Making the Trains Run on Time

By Drake Lundstrom

The American people have a love affair with trains.  They are a picture of progress, states are throwing millions into new light rail systems, and there is even a push to create a rail line from Columbus to Chicago.  But an important aspect of progress is learning from those who come before, to see what to do and what to avoid.

If we want to look for what not to do, we need to look no further than the United States.  

Case one: Amtrak.

Slam-trak

Amtrak only comes into the news when it derails and kills more people, but it is always running in the background.  And in spite of running cars empty and being underused, compared to the amount of rails, trains, and capital it has, it is constantly funded through taxpayers.  So far, receiving subsidies that have now cumulatively passed $45 billion.  Every single ticket bought is also partially covered by the taxpayer, $60 a pop, and this federally run company has never run at a profit, even in with this assistance.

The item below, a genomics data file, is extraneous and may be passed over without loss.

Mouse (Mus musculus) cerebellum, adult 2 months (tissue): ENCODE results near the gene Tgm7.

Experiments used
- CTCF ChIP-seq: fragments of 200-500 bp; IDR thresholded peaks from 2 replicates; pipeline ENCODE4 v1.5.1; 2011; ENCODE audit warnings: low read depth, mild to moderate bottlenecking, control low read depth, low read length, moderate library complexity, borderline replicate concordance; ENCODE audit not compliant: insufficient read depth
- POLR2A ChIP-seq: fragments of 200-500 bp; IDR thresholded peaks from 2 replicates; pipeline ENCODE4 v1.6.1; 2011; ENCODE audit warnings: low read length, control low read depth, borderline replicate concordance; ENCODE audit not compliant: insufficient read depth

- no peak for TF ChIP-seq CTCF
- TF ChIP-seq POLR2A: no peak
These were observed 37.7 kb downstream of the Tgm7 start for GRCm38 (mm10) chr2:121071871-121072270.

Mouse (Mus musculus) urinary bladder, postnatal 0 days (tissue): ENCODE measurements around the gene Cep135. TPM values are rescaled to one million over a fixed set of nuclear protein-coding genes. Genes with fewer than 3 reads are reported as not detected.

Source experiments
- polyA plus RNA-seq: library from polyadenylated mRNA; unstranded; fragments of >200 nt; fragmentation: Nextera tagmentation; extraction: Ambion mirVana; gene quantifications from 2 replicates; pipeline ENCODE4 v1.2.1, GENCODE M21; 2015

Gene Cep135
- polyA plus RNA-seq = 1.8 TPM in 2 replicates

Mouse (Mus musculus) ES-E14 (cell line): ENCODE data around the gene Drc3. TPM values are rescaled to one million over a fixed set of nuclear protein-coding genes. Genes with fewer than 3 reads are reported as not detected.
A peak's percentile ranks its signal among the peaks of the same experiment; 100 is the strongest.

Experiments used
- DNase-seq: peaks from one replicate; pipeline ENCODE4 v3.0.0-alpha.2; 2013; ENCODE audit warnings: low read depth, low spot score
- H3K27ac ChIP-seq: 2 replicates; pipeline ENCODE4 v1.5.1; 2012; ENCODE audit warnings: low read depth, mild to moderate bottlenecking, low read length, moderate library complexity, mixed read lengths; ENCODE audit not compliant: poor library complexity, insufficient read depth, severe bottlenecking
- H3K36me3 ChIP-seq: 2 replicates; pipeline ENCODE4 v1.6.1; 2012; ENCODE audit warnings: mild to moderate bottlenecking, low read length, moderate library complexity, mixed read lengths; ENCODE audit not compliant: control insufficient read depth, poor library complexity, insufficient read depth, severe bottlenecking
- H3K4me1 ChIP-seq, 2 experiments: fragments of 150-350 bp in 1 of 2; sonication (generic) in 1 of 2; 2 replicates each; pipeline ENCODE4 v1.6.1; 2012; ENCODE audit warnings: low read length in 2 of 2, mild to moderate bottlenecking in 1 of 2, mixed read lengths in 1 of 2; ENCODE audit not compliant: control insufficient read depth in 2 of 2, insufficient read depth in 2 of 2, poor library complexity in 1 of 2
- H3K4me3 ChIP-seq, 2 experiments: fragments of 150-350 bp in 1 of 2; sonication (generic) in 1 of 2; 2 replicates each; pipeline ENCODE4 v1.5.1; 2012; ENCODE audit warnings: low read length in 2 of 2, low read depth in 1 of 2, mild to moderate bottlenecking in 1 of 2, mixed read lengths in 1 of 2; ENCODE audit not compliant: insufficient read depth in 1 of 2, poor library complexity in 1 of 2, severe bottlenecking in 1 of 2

Even though before the government nationalized the private railways systems that existed before Amtrak had often posted profits in the years leading to their decline and government buyout.  And even the problems with Amtrak pales in comparison to the public subways systems in Washington D.C., or Chicago, or the constant delays and increases of price in the government financed monorail in Florida.  

High Speed Train

Now to see what to do, let’s look at Japan: a country who is consistently rated within the top 5 rail systems in the rail, a country that consistently innovates and puts out new fastest trains, a country where even in the capital city of Tokyo, with the majority of transportation done by rail even the trains still run on time.  It even has something liberals in the US can only dream of: separate cars for women during rush hour for their protection.

And the reason for this is very simple. The decade after the US nationalized Amtrak, the Japanese public rail system was falling apart and draining colossal amounts of money.  So their government did the only thing it could to cut the cost: it completely privatized the railway.  

Subways, trains, the works.  

And to many different companies, with over 40 operators in Tokyo alone.  

Every innovation, every success, of this, one of the most acclaimed rail systems in the world, came after it was completely removed for government and the profit-and-loss system was allowed to function.  

So next time your liberal friend tells you how the US needs to update its transportation system and replace cars with efficient electric cars, let them know that all they need to do is get the government out of it.

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